Synopses & Reviews
John Kenneth Galbraith (1908-2006) was one of Americaand#8217;s most famous economists for good reason. From his acerbic analysis of Americaand#8217;s and#8220;private wealth and public squalorand#8221; to his denunciation of the wars in Vietnam and Iraq, Galbraithand#160;consistently challenged and#8220;conventional wisdomand#8221; (a phrase he coined). He did so as a witty commentator on Americaand#8217;s political follies and as a versatile author of bestselling booksand#8212;such as The Affluent Society and The New Industrial Stateand#8212;that warn of the dangers of deregulated markets, corporate greed, and inattention to the costs of our military power. Here, in the first full-length biography of Galbraith and his times, Richard Parker provides not only a nuanced portrait of this extraordinary man, but also an important reinterpretation of twentieth-century public policy and economic practices.
and#8220;Whatever you may think of his ideas, John Kenneth Galbraith has led an extraordinary life. . . . Doing justice to this life story requires an outsize biography, one that not only tells Mr. Galbraithand#8217;s tale but sets it on the broader canvas of Americaand#8217;s political and economic evolution. And Richard Parkerand#8217;s book does just that.and#8221;and#8212;Economist
and#8220;Parkerand#8217;s book is more than a chronicle of Galbraithand#8217;s life; itand#8217;s a history of American politics and policy from FDR through George W. Bush. . . . It will make readers more economically and politically aware.and#8221;and#8212;USA Today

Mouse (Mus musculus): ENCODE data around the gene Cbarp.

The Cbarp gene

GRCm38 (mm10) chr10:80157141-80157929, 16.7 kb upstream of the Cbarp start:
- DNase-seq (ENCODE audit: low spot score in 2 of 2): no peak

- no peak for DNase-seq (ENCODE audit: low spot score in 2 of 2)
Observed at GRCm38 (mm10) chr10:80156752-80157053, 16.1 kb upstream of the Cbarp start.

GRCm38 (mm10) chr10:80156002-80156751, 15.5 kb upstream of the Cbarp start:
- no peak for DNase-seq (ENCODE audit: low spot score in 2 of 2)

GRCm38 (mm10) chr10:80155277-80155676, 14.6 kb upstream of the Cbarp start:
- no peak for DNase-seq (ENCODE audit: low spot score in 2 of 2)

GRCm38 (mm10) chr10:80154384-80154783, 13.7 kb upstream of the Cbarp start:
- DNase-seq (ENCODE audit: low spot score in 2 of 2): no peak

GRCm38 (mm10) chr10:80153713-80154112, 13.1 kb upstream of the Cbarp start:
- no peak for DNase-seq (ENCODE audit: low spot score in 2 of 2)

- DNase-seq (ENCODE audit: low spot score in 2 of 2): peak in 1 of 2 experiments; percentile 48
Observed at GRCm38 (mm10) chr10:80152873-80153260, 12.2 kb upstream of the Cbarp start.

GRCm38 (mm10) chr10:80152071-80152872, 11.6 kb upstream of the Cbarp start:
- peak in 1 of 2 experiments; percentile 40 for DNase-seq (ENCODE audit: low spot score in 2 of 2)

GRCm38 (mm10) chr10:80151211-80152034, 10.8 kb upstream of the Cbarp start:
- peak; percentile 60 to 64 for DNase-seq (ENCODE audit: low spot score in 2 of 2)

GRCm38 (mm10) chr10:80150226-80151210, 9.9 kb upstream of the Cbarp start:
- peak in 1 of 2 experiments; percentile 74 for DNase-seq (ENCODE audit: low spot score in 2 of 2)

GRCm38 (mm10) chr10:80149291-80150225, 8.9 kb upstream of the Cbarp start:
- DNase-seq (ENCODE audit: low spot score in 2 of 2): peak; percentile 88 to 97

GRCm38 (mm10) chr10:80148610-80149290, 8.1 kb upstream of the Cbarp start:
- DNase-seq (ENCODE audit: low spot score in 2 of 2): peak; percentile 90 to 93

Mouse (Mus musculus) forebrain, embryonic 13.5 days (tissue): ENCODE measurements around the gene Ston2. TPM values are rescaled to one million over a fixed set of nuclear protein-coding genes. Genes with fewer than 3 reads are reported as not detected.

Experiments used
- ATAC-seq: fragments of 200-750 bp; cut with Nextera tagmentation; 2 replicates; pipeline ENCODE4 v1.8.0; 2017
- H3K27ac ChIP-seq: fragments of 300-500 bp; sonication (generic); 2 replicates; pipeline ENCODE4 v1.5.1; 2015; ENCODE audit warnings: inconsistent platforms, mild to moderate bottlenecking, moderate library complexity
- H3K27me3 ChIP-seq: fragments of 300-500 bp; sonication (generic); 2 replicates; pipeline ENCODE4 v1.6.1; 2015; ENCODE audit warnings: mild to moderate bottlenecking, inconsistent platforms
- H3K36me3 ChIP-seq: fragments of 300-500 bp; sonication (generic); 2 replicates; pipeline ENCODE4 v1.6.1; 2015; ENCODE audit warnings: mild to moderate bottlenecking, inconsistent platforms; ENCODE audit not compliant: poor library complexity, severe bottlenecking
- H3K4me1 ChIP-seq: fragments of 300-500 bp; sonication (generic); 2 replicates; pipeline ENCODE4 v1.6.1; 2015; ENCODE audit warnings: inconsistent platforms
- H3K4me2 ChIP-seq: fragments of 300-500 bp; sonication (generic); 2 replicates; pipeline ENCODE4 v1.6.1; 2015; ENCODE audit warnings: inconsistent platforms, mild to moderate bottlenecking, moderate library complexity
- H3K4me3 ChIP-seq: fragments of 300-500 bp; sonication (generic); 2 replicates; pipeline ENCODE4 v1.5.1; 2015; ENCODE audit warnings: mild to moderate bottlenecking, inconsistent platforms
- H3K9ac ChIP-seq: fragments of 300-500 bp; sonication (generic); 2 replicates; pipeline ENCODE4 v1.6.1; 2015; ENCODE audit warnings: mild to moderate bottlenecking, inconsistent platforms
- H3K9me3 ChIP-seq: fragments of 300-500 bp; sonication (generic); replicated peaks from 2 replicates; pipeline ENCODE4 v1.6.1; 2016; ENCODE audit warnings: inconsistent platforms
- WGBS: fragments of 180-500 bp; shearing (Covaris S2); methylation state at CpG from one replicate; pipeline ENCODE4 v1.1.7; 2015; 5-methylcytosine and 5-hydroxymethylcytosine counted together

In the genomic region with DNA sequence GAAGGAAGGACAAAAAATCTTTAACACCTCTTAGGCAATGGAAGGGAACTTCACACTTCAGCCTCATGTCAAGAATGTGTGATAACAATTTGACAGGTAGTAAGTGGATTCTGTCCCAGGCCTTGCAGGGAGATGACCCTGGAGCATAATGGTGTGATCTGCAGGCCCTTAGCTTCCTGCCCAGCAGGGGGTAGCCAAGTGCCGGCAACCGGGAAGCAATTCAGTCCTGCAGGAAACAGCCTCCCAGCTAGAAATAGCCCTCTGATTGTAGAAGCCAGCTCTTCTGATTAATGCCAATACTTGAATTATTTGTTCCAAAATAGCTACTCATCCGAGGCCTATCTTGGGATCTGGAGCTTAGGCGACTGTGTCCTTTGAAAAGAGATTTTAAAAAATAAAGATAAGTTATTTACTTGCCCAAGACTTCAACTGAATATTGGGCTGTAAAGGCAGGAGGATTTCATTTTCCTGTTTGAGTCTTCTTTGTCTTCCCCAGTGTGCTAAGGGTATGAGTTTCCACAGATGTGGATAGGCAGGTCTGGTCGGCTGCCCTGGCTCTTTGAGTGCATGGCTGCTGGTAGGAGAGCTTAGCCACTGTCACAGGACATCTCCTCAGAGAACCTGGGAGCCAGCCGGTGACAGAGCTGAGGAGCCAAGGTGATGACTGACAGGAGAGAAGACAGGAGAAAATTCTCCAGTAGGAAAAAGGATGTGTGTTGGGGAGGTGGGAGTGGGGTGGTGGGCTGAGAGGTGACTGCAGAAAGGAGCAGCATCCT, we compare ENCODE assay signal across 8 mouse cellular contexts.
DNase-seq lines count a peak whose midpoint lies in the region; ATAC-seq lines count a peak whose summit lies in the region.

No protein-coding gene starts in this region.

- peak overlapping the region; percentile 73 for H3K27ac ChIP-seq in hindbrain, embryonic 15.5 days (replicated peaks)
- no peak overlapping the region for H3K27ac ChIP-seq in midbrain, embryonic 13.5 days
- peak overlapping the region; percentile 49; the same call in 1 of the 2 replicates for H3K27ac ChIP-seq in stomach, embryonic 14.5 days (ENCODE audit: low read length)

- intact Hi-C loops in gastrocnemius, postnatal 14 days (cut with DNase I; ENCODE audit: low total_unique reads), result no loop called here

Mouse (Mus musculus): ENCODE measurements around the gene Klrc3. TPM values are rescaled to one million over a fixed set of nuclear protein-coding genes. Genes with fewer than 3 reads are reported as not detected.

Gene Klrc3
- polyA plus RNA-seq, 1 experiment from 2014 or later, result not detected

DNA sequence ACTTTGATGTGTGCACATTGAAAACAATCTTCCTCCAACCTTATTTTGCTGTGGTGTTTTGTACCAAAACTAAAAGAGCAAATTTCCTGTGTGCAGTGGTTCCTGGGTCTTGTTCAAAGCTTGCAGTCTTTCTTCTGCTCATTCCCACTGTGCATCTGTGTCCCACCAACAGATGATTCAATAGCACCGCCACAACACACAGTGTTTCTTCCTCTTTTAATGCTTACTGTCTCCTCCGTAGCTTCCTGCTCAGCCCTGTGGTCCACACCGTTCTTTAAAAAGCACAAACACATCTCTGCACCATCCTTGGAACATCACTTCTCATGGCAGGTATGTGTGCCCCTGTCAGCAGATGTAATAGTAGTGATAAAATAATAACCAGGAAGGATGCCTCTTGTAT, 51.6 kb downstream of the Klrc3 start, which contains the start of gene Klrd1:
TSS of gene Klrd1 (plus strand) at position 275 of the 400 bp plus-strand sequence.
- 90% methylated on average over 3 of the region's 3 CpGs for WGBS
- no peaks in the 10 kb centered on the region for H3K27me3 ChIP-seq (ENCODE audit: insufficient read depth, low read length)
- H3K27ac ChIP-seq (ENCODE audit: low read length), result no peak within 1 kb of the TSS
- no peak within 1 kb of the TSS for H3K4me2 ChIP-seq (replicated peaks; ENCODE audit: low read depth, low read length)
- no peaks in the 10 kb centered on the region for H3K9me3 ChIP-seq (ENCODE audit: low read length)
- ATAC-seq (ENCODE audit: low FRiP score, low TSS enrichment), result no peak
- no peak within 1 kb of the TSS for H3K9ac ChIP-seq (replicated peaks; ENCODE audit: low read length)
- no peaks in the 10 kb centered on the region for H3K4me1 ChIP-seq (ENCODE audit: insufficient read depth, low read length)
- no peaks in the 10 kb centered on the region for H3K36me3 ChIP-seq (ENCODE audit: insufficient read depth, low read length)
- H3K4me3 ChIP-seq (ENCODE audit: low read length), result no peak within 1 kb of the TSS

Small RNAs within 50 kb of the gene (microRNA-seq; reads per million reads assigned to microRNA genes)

and#160;and#8220;The most readable and instructive biography of the century.and#8221;and#8212;William F. Buckley, National Review
and#8220;The story of this manand#8217;s life and work is wonderfully rendered in this magnum opus, and offers an antidote to the public ennui, economic cruelty, and government malfeasance that poison life in America today.and#8221;and#8212;James Carroll, Boston Globe
In the first full-length biography of Galbraith and his times, Parker provides not only a nuanced portrait of this extraordinary man, but also an important reinterpretation of 20th-century public policy and economic practices.
About the Author
Richard Parker is an Oxford-trained economist and senior fellow of the Shorenstein Center at Harvardand#8217;s John F. Kennedy School of Government. A cofounder of the magazine Mother Jones, he writes extensively on economics and public policy.
Table of Contents
Introduction: On First Coming to Cambridge
1. Growing Up in Special Places
2. Harvard in the 1930s
3. American Agriculture and the New Deal
4. Getting Ready for Keynes
5. Going to the Temple
6. Moving Onand#8212;Toward War
7. Now Comes War
8. Luce, Keynes, and "The American Century"
9. Surveying the Consequences of War
10. A New War Beginning
11. Back to Harvard: New Economics and New Voices
12. Stevenson and the Liberals13. The Affluent Society: Parting Company with the Mainstream
14. Kennedy, Sputnik, and "Liberal Growthmanship"
15. On the New Frontier
17. Tragedy, Triumph, Tragedy
18. The New Industrial State
20. Galbraith and Nixon: Two Keynesian Presidents
21. The Price of Hypocrisy22. The Great Unraveling
23. The Economics of Joy
24. Joy Fades
25. Century's End
Conclusion: The Galbraith Legacy